And, sometimes, people find The Chef Garden’s website when searching for the answer to this intriguing question: “Is Farmer Lee Jones real?”The short answer to that question is, of course, yes. He’s real in the sense of being an actual person (versus a cartoon character) and he’s real in the sense of being genuine. He’s a son, a husband, a brother, an uncle and a dad—and, of course, he’s also a farmer.
He may be best known, though, for his iconic outfit: a pair of blue jean overalls with suspenders, a crisp, white, short-sleeved dress shirt, a red bow tie, and a ball cap.
Now, here’s more about the real Farmer Lee Jones.
“My earliest memory,” Lee tells us, “may be when I was holding a light for my dad while he was working on a tractor. From the time I was very young, I would do anything I could to help on the farm. In fact, my dad would sometimes say, ‘Well, it’s sure a nice day to work in the field. Do you want to go to school or stay home and help?’ While that wouldn’t fly today, you already know what my answer was. I wanted to help on the farm.”
When Lee was a bit older, his dad (“Mr. Bob”) taught him how to drive a tractor and, one day, Lee was quite proud of the driving he was doing. This made it especially puzzling when Mr. Bob started running behind Lee, frantically waving his arms. “I really was driving just fine,” Lee remembers. “But, when Dad caught up to me, he let me know that I was also driving on the wrong side of the road.”
On another memorable day, the Jones family found an abandoned Conestoga wagon, a brittle one that had obviously been sitting there for a very long time. These horse-drawn freight wagons were built in Lancaster County, Pennsylvania as early as the mid-18th century, and they carried farm products primarily throughout that state, as well as in Maryland, Ohio and Virginia.
“Although it was clearly old, it was otherwise in pretty good shape,” Lee remembers, “and I often wondered about that wagon. Who was using it? Why, of all places, did they choose to stop where they did? Was it really a choice? I have no answers, but I do know that my parents resurrected the wagon in the colors of red and white with a red awning. They added a white sign and attached it to a walking plow to make a wagon-style farm market.”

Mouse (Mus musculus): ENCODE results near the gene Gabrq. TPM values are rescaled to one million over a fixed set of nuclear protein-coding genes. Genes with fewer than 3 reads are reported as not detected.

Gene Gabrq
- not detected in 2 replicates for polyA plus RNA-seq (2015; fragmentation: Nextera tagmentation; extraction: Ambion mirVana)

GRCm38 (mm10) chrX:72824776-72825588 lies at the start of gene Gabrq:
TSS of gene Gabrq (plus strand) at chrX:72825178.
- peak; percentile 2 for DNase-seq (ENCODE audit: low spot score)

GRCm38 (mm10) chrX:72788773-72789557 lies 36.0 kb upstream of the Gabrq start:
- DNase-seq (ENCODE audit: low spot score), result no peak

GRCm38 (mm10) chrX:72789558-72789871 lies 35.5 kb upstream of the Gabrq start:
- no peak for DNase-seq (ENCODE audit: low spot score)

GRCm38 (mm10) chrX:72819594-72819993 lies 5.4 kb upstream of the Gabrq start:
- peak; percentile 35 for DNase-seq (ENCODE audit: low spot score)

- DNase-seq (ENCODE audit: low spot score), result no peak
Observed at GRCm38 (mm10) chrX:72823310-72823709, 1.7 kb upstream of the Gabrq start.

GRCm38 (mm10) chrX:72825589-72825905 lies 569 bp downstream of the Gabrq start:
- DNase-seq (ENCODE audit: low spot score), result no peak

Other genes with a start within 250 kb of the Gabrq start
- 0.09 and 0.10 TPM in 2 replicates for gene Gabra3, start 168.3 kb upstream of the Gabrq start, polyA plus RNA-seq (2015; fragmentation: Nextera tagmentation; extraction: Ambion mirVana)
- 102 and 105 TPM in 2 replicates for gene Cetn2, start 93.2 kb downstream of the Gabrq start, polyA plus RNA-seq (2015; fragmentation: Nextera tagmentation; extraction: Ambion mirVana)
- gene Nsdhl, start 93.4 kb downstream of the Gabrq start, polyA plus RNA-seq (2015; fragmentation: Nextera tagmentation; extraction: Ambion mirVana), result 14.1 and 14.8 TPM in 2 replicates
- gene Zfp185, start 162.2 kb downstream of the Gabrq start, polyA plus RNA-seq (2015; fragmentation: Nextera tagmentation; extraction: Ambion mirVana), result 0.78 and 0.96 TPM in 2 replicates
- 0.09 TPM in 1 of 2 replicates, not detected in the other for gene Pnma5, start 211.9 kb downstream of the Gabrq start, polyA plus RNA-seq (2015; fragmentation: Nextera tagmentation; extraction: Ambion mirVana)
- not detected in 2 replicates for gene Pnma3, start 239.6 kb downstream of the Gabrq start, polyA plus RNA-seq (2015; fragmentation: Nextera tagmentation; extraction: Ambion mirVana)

The Jones family sold produce from their wagon, and Lee remembers trying to persuade customers to try some especially hot peppers. “That probably didn’t do much for sales,” he said, “but I did learn how to take care of customers.”
When customers requested a dozen ears of corn, Lee said they’d add in one or two extra ears. If someone wanted a crop that the Jones family grew, but it wasn’t on the wagon—say, green tomatoes—they’d harvest it while the customer waited.
“I could never imagine doing anything but farming,” Lee says. “Nothing.”
Break in the Action
At this point in our conversation, Lee asked for a “32-second break.” Why? He’d ordered historic issues of farm magazines for his dad on eBay, and three of them had just arrived:
Farm and Fireside: March 1923
Farm Life: November 1922
Better Farming: July 1955
Lee used his 32-second break to slip them into his parents’ front door.
(Note from the editor: We sure hope Mr. Bob was pleasantly surprised!)
Filling Tomato Baskets
“On another day,” Lee says, returning to his reminiscences after dropping off the magazines, “Dad gave me the assignment to fill up tomato baskets. After that was done, I could go out and play. Because it looked like it might rain, I had to work pretty fast. And, once I was finished, I hurried out to play.”
“When my dad would holler, you could hear him clear across the entire farm,” Lee says. “And, holler he did. He said I had another box to fill before I could play. So, I stormed past Dad and my grandfather, probably with a bit of an attitude. I’d fulfilled my end of the deal, after all, and then Dad goes and changes the rules.”